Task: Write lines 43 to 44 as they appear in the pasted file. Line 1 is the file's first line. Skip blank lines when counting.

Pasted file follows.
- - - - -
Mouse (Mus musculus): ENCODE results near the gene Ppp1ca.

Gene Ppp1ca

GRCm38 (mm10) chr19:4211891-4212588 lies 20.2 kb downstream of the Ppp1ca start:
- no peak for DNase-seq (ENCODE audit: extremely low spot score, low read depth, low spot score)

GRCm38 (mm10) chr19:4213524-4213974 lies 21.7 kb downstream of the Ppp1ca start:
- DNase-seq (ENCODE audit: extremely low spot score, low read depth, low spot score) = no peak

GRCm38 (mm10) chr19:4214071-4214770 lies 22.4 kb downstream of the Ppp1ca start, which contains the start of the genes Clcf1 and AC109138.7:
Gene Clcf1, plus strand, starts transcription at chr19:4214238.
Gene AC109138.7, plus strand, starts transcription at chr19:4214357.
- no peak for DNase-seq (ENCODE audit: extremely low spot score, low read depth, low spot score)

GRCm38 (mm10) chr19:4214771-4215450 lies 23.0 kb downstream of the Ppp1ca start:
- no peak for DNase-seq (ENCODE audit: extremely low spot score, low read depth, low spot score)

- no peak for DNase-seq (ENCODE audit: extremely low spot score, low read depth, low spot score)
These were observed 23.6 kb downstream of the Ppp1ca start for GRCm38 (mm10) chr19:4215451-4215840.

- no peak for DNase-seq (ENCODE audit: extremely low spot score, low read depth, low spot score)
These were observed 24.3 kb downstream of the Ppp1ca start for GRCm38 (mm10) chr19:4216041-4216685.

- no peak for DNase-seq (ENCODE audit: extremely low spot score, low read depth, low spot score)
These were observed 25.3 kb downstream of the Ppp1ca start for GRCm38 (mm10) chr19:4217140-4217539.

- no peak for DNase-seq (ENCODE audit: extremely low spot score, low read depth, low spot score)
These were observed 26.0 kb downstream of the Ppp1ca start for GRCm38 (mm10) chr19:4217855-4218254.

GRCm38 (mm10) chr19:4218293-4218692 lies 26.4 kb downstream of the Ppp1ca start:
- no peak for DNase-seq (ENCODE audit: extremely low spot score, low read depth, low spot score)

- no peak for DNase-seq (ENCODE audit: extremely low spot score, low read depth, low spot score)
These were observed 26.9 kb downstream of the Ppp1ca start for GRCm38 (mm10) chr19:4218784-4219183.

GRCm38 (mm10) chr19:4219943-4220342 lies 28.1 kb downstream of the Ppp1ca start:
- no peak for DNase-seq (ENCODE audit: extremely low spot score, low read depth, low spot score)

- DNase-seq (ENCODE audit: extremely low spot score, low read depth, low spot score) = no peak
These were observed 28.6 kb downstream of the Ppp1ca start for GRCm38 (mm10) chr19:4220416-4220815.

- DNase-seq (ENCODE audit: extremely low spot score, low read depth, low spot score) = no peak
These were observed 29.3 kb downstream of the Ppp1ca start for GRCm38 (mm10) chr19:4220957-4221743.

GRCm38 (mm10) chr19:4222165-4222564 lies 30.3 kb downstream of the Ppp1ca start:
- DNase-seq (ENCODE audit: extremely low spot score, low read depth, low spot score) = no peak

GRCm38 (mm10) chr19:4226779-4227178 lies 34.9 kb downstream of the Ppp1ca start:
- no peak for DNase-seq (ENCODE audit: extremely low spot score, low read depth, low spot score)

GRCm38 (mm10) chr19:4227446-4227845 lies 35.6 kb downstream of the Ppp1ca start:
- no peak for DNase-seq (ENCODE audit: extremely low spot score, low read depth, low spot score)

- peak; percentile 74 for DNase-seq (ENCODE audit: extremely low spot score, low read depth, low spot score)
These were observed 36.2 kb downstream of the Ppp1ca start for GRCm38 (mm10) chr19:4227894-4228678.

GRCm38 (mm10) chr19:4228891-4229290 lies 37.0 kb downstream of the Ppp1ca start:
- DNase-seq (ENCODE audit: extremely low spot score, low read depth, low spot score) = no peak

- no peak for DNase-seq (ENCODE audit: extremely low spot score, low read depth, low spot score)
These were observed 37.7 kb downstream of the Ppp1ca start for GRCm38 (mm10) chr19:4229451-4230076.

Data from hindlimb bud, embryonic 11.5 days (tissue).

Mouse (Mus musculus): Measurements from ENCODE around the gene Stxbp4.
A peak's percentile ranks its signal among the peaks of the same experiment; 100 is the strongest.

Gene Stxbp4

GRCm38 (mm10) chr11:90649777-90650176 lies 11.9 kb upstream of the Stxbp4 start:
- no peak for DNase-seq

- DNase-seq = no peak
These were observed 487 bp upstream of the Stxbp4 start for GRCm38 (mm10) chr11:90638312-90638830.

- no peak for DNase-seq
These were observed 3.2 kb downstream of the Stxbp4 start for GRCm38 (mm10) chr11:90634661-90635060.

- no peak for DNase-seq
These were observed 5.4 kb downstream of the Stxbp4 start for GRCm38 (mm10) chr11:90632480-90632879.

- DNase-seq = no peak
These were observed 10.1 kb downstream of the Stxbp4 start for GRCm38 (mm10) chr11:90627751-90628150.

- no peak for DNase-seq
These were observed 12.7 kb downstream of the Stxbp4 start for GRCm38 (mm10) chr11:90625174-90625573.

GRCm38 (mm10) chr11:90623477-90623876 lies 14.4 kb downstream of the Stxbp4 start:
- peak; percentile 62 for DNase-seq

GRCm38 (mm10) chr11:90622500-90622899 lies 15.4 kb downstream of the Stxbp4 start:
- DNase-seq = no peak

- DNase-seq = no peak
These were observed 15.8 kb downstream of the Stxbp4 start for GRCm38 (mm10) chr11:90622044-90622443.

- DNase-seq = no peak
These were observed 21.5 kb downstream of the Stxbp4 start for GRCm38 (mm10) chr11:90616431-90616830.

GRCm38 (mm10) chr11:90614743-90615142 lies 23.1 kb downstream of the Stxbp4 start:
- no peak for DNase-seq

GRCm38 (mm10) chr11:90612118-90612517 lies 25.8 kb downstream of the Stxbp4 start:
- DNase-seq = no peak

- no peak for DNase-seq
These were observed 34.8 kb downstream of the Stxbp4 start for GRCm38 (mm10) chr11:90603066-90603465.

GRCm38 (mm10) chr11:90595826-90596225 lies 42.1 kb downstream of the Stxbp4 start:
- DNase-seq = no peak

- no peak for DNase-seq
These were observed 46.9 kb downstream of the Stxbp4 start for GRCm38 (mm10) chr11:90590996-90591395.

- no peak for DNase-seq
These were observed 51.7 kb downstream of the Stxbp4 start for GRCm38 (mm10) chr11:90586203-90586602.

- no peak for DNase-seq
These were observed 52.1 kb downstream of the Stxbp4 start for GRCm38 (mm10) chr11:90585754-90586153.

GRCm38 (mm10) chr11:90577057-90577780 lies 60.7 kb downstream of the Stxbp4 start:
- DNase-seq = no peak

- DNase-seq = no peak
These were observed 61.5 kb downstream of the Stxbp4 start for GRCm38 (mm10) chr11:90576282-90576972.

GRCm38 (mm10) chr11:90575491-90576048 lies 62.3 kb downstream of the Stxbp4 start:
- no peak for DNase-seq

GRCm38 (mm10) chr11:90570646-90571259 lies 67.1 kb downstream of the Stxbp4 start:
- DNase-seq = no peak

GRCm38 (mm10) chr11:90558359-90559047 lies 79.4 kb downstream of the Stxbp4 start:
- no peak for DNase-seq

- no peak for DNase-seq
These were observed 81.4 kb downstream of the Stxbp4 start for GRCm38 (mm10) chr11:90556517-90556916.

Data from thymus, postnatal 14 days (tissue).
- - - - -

Data from hindlimb bud, embryonic 11.5 days (tissue).

Mouse (Mus musculus): Measurements from ENCODE around the gene Stxbp4.